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I still have the instructions that I wrote from her copy.

Advent Calendar instructions 1Advent Calendar instructions 2Advent Calendar instructions 3Advent Calendar instructions 4

And the pattens for the ornaments and tree.
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I didn’t finish all of the ornaments during my visit, so it was up to me to finish on my own. I didn’t understand a few of the ornaments – like the owl, for instance. A Christmas owl? What’s that about? I understand the imagery of the fish – but this one is maybe a little too “fishy” for the Christian connotation…
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And how about the pig?
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In the creative comfort of my own home, I didn’t always use the designs provided. I got the designs for the doll and the teddy bear from coloring books.
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DSCN3311 - Version 2I don’t know if you noticed, but I never finished the Advent calendar. See that pocket with the number 1 on it? It’s empty. Over 30 years later and I still have one ornament left to make. Typical.

Here is a look at our almost fully decorated Advent calendar.
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The missing ornament is supposed to be a reindeer, but I didn’t like the one in the pattern. As I was preparing this post, I found several ideas I had considered for the last ornament. Living in Texas, these included an armadillo and a pair of cowboy boots. Hey – unless you can explain the owl, I think the armadillo and boots are just as relevant. Besides, my husband used to collect armadillos, so it would have had meaning for us at the time.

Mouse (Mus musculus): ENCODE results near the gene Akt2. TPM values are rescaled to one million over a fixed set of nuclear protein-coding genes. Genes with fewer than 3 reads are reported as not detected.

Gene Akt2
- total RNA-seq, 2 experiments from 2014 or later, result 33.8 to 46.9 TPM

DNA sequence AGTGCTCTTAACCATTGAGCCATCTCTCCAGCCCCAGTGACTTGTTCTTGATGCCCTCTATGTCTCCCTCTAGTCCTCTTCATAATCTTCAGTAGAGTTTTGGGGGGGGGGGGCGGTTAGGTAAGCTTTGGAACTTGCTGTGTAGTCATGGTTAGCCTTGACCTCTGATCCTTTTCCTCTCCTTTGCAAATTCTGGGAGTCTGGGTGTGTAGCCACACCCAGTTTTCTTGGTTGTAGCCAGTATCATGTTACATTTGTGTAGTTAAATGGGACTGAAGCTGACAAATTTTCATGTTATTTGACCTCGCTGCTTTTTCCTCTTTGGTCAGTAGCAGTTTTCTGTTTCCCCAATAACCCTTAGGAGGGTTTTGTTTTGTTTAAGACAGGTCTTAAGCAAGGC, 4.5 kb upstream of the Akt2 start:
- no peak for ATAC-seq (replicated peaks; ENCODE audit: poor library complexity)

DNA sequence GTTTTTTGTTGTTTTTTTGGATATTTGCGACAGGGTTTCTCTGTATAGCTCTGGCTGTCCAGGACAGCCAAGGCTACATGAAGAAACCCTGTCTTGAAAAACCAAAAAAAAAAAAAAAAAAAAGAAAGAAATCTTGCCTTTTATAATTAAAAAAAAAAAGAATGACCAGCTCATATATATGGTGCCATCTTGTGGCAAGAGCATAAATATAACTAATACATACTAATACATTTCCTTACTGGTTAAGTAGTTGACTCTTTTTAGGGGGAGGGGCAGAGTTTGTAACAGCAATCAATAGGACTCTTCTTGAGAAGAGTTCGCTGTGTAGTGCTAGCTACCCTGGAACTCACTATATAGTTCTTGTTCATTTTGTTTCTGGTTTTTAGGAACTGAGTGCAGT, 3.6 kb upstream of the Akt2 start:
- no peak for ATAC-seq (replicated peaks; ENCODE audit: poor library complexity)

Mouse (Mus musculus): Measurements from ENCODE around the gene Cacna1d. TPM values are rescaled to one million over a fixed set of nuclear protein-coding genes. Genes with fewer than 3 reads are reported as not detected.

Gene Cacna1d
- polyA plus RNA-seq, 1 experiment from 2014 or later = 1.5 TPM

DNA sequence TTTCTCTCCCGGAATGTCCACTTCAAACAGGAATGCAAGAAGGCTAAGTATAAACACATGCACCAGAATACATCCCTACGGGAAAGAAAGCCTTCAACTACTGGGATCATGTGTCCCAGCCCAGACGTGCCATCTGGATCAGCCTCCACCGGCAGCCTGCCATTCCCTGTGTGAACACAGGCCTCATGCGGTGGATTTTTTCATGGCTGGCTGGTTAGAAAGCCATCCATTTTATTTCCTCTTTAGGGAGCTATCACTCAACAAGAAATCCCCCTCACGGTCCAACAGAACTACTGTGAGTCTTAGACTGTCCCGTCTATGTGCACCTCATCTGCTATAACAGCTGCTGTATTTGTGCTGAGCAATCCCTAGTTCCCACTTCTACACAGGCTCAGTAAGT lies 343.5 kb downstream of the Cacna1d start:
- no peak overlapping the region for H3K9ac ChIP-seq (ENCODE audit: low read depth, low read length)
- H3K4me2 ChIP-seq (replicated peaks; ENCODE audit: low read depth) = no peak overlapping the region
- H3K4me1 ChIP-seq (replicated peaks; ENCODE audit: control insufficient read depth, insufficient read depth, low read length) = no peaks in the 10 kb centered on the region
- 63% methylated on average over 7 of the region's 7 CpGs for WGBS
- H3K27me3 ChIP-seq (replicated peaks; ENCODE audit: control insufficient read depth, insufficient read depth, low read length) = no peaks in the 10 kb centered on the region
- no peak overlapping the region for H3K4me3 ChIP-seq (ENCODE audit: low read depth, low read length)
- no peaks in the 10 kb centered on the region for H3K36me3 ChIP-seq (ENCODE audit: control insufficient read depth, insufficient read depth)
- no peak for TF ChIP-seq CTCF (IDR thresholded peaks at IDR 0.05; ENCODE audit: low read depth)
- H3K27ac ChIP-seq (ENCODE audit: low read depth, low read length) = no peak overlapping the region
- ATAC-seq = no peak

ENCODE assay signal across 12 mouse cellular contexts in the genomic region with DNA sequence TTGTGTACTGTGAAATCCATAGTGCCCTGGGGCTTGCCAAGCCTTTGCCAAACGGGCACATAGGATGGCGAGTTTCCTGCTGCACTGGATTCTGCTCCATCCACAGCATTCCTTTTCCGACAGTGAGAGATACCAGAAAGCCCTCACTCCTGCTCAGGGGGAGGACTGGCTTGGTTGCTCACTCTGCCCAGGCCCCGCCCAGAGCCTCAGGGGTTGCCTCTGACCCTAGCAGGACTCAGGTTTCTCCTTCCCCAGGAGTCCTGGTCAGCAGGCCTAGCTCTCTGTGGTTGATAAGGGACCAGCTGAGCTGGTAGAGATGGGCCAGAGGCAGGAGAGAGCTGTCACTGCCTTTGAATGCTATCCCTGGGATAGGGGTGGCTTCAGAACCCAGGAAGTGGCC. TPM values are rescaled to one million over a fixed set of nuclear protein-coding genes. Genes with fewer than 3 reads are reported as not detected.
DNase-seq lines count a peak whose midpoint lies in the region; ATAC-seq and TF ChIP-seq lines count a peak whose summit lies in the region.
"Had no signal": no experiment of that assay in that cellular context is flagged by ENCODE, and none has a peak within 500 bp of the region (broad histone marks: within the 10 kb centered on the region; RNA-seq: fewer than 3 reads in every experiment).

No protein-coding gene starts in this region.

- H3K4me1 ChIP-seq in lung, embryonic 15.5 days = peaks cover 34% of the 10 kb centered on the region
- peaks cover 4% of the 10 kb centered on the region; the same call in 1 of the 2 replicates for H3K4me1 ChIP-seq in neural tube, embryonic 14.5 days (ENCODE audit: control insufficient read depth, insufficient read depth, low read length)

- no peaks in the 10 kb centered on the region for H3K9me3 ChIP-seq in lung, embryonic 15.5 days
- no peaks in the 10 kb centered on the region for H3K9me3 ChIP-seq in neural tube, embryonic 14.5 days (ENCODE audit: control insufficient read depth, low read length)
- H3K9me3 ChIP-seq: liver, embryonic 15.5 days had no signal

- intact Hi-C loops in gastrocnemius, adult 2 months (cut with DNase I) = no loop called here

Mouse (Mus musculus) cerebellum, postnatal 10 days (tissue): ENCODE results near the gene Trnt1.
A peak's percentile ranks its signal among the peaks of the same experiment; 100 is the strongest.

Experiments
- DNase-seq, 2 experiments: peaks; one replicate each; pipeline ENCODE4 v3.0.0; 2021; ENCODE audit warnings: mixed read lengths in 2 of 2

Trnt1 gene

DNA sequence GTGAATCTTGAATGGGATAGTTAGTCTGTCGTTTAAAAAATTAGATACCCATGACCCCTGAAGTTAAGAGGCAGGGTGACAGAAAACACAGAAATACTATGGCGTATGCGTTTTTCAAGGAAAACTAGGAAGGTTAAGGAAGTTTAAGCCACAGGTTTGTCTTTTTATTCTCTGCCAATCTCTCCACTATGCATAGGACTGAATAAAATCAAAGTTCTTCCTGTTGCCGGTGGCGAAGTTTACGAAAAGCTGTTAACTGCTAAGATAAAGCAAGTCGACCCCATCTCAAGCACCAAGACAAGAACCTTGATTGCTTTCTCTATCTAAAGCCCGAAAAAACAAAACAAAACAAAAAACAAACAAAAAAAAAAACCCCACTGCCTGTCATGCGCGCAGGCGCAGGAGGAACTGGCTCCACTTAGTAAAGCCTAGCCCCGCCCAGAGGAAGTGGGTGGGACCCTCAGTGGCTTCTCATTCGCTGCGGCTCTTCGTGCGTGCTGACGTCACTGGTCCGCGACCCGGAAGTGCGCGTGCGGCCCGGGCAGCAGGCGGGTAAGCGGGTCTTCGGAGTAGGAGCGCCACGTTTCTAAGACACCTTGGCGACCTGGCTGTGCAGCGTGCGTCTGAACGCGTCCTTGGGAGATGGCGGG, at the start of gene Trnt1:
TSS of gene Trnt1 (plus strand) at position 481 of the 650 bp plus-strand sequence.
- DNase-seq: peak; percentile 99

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That armadillo is traced from one of my husband’s signature armadillo doodles. He drew the cowboy Santa too. :)

Leave a comment and suggest what I should make as the final ornament.

Or should I just leave it as it is – a testimony to imperfection?

When we only had one child, she got to put each ornament on the tree to count down the days to Christmas, but with the birth of two siblings, it was necessary to evenly divide the task – which did not divide evenly among three children since there were only 23 ornaments. These days I hang the calendar on the pantry door in the kitchen and I alone have the privilege of counting down the days on our Advent calendar.

Thanks, Mom!

Mom also made the tree skirt that we use under our tree every year. You can read about it (and get the directions) here: Christmas Decorating – Mom’s Influence: The Tree Skirt.

Family Recipe Friday – Mom’s Pumpkin Bread

Mom newspaper recipes copyHere’s my sweet mama showing off some baked goods in the newspaper. Mmm-mm, she was a goooodd baker!